The very concept of public opinion in highly secretive Saudi Arabia is almost an oxymoron. Hard data are difficult to come by, and even rarer is information about controversial and strategically critical current issues: views about military action against Iran, corruption and the state of civil liberties within the kingdom, religious extremism and al Qaeda, and donations to other mujahideen. Yet I was able to obtain exactly this kind of data by working with the new Princeton, N.J.-based firm Pechter Middle East Polls and an established regional survey team.
The results are eye-opening. A third of the Saudi public would approve a U.S. military strike against Iran's nuclear program, and a fourth is even willing to say it would support an Israeli operation. A solid majority of Saudis want local elections, which have been postponed for two years. Solid majorities also say that corruption and religious extremism are serious problems in their country. At the same time, 36 percent call it "an Islamic duty" to donate funds to "armed mujahideen fighting in various places around the world," but only about half that percentage voices support for al Qaeda.
What Do Saudis Want?
Take a closer look at the state of Saudi public opinion today.
By David Pollock
Most intriguing of all, however, is that none of these hot-button issues ranks very high on the public's agenda compared with economic concerns. In fact, a majority of urban citizens in this oil-rich country name inflation, unemployment, or poverty as Saudi Arabia's most important national priority.
Gathering the data to draw these conclusions was a unique challenge, but not insurmountable. There are two sets of practical difficulties that limit pollsters working in this conservative and tightly controlled country: political or cultural constraints, and special sampling challenges. Luckily, after 25 years in the field, I have developed a few tricks for gathering information in societies such as these. One very valuable tool, which I pioneered in the region during the 1990-1991 Iraq-Kuwait crisis, is to piggyback some political questions on a commercial product survey -- about cars, shampoo, media audiences, airlines, almost anything. Such surveys are now fairly routine in most Arab countries, and this "double-edged" polling technique has a solid track record. This strategy has the benefit of greatly reducing the odds of interference by local authorities. At the same time, it has the added virtue of putting respondents more at ease with "icebreaker" questions before broaching sensitive social or political issues.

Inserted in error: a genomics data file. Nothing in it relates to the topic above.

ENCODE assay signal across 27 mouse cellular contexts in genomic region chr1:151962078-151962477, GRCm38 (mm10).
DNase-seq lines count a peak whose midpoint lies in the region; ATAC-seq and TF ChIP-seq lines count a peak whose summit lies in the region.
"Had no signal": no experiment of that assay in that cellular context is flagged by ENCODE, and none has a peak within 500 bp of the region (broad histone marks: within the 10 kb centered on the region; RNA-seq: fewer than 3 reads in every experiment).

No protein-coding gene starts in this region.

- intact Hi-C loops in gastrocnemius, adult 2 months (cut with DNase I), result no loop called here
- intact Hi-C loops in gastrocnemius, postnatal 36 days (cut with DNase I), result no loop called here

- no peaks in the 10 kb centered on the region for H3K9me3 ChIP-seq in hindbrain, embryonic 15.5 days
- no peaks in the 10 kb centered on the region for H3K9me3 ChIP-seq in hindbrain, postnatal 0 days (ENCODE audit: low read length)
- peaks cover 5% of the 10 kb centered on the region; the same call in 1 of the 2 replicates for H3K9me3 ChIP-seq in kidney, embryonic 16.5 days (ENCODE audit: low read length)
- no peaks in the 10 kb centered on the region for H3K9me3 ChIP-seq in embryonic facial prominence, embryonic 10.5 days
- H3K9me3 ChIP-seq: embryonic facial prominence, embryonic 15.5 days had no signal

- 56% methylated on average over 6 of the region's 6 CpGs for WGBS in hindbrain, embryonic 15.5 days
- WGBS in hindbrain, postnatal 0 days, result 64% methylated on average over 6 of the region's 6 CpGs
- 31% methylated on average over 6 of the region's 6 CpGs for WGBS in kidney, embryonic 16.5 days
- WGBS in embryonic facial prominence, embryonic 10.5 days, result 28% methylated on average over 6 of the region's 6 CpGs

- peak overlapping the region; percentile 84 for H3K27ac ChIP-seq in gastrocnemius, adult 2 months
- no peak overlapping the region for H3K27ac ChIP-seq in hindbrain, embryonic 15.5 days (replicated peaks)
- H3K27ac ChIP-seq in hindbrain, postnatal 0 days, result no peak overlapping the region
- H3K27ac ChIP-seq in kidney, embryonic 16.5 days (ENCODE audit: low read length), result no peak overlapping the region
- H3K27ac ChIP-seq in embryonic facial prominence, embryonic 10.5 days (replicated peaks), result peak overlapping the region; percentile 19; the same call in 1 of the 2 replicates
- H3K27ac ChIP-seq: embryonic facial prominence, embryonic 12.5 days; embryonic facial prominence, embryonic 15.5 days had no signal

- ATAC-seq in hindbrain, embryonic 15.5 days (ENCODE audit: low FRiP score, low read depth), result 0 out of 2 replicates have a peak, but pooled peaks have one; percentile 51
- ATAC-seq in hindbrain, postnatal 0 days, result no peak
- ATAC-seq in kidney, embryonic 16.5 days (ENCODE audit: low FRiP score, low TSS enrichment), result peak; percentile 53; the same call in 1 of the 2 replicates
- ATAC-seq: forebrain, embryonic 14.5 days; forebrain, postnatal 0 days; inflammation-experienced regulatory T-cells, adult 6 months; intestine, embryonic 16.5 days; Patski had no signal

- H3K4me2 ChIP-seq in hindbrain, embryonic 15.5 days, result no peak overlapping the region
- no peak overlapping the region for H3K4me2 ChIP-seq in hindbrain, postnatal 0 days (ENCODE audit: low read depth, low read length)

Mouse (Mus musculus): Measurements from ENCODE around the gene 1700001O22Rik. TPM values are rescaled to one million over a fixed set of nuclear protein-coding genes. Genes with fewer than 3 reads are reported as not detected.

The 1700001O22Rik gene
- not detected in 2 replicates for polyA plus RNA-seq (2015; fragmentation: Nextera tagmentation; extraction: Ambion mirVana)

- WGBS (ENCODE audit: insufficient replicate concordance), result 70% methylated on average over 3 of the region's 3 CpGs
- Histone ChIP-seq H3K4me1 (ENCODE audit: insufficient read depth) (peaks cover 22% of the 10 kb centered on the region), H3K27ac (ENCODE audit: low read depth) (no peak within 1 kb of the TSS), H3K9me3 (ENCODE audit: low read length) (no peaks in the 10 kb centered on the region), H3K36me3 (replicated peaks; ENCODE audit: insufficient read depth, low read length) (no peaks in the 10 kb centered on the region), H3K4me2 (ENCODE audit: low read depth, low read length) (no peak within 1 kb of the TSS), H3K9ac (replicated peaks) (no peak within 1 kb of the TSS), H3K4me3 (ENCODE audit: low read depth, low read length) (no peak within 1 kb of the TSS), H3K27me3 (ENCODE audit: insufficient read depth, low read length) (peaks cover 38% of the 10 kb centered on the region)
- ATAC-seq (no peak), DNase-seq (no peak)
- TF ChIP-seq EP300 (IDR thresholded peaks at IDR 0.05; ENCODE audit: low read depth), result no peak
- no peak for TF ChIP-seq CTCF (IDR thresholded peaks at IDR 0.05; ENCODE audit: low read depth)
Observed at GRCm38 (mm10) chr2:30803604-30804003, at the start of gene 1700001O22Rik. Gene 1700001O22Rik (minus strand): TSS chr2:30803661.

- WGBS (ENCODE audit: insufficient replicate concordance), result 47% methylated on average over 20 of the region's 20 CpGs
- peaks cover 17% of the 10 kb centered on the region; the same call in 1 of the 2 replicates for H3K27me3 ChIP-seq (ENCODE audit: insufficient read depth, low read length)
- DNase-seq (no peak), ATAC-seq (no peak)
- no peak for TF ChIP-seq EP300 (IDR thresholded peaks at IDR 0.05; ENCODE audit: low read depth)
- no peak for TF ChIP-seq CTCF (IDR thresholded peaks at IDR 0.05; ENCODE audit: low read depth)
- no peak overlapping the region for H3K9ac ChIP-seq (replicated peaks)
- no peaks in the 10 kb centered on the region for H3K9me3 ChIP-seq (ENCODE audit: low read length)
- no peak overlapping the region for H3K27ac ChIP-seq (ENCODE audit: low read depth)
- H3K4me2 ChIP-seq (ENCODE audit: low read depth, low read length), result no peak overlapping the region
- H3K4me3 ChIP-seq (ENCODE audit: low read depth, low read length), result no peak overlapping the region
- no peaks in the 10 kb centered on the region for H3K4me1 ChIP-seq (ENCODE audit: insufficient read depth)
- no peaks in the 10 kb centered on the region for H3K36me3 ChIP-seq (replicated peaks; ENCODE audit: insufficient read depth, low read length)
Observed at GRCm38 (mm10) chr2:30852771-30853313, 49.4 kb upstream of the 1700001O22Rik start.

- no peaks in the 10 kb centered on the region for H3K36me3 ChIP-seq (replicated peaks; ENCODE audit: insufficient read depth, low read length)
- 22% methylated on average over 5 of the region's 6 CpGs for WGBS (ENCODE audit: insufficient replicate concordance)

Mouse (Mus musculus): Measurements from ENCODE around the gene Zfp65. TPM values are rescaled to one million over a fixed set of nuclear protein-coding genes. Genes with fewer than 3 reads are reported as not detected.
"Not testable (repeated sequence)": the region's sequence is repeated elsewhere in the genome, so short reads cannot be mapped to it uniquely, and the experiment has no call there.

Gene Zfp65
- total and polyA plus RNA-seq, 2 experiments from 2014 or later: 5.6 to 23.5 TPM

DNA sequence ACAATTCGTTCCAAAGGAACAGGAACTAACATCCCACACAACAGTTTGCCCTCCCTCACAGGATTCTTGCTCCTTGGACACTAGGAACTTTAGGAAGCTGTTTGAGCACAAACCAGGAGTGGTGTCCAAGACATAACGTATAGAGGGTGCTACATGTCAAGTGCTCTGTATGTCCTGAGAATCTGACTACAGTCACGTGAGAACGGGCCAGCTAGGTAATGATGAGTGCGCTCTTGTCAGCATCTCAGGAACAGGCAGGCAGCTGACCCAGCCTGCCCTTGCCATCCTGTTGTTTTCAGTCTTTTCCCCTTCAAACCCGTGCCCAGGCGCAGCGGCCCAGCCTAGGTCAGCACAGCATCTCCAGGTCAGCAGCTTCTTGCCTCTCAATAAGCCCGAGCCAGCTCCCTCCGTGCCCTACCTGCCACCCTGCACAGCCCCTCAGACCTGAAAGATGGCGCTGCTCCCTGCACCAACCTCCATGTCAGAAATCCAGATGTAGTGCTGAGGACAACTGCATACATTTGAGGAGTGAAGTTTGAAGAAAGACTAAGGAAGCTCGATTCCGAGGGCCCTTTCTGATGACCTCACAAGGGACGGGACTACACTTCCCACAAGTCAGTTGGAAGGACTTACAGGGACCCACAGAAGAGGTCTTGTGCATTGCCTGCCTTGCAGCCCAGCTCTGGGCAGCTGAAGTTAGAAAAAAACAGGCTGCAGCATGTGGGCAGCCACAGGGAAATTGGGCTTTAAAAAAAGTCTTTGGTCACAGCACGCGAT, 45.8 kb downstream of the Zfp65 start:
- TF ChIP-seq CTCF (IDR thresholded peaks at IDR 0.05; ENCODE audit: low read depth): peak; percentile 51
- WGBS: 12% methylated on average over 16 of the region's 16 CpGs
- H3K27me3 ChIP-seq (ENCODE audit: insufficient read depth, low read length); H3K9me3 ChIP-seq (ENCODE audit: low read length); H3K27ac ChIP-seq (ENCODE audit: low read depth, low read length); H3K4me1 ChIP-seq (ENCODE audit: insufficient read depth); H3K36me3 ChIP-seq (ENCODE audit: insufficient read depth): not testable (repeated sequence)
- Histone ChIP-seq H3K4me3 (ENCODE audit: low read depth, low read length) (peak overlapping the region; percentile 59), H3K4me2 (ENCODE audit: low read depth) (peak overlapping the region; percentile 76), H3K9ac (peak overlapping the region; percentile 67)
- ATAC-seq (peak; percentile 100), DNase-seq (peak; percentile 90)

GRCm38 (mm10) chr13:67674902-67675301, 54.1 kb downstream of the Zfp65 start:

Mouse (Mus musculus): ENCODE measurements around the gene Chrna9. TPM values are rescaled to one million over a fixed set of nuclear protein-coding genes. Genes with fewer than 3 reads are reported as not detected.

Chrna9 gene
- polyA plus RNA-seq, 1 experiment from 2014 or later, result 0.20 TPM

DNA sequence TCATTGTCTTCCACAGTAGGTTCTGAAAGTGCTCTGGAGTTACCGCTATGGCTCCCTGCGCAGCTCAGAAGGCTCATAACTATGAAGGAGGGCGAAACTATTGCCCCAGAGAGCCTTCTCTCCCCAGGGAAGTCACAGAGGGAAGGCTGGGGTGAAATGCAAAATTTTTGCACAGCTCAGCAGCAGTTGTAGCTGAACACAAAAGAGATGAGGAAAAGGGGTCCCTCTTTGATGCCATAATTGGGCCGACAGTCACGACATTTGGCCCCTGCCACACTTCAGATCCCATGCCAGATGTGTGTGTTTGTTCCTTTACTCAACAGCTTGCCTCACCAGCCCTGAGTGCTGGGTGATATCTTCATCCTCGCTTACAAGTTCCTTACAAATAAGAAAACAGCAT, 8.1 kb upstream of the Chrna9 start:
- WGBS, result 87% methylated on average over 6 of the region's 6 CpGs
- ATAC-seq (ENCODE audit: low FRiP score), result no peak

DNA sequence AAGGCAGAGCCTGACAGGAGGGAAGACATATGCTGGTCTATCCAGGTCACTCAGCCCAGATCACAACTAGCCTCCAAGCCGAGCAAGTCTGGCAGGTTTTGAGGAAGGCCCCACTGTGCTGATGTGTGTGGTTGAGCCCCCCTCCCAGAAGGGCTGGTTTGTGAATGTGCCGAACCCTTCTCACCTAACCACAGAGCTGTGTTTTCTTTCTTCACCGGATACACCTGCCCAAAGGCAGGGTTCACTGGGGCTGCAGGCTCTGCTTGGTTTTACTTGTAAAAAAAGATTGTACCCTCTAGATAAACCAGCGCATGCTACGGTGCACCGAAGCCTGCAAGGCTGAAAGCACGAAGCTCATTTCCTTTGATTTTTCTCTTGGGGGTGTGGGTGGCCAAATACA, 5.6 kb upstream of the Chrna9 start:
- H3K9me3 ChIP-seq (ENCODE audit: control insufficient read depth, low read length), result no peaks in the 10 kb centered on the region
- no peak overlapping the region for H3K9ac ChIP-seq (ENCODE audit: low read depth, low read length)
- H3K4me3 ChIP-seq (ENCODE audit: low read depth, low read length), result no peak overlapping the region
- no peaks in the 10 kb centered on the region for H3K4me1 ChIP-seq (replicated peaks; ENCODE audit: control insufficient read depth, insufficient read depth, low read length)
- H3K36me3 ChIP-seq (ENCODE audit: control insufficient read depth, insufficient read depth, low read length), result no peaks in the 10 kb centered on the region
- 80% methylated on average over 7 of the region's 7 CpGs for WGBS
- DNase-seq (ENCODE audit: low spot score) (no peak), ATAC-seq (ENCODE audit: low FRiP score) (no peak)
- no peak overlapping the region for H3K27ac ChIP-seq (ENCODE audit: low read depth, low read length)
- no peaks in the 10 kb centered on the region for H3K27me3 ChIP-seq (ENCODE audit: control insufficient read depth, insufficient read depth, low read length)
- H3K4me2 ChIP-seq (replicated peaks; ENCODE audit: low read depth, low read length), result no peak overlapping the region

Occasionally the transition from one topic to the next can be a bit awkward, but it works. During the mid-1990s, while I was monitoring a survey in one Arab village, we tacked on a slew of very direct political questions to a long marketing survey about the plastic toy Legos, of all things. One respondent was convinced that there must be some connection between politics and Legos and persistently asked me to explain how the two topics were related. I'm not sure I was able to persuade him that there really was no link, except the convenience and cost savings of combining the two totally unrelated topics into one survey. Nevertheless, even this interview produced clear, thoughtful, and apparently quite candid responses to all the questions on the form, whether about Legos or politics.
Telephone polls, while temptingly easy to organize, are widely viewed with suspicion in the Middle East. They are therefore distinctly inferior to in-person interviews, especially about anything controversial. Interviewers must be drawn from the area, allowing them to fit easily into society, and also to ensure that only Saudi citizens are sampled, not the millions of Arabic-speaking guest workers -- but not too local, in that they are personally known in the neighborhood. Scrupulously observing gender divisions is also vital: Women interview women; men interview men.
Another common cultural phenomenon is widespread reluctance to admit ignorance, even about obscure or trivial things. So, when asking if respondents are aware of various items or issues, it can be useful to include a completely fictitious term on the list, as a kind of reality check. In this Saudi poll, a remarkable 70 percent of the urban public said it was aware of the country's Majlis al-Shura, a royally appointed, purely advisory council that seldom makes any real news. In retrospect, I wish I had also asked a "control" question to check on the validity of this figure.
In a recent commercial survey in Egypt and Jordan, for example, I asked if certain brand names were American or not -- and I made up a brand called "George's Sportswear" out of thin air and put it on the list along with such real brands as Crest toothpaste, Xerox, and Nescafé. Sure enough, about half of Egyptians and Jordanians voiced an opinion about whether "George's Sportswear" is an American or a non-American brand -- even though it really does not exist at all. I have obtained similar results on such fictitious questions in Israel, too. The useful lesson learned is to take findings on similar questions in these countries with a large grain of salt. I'm not really sure why respondents in the United States and Europe seem more willing to concede that they have never heard of something; but if asked a follow-up question, they will often venture an opinion about it anyway!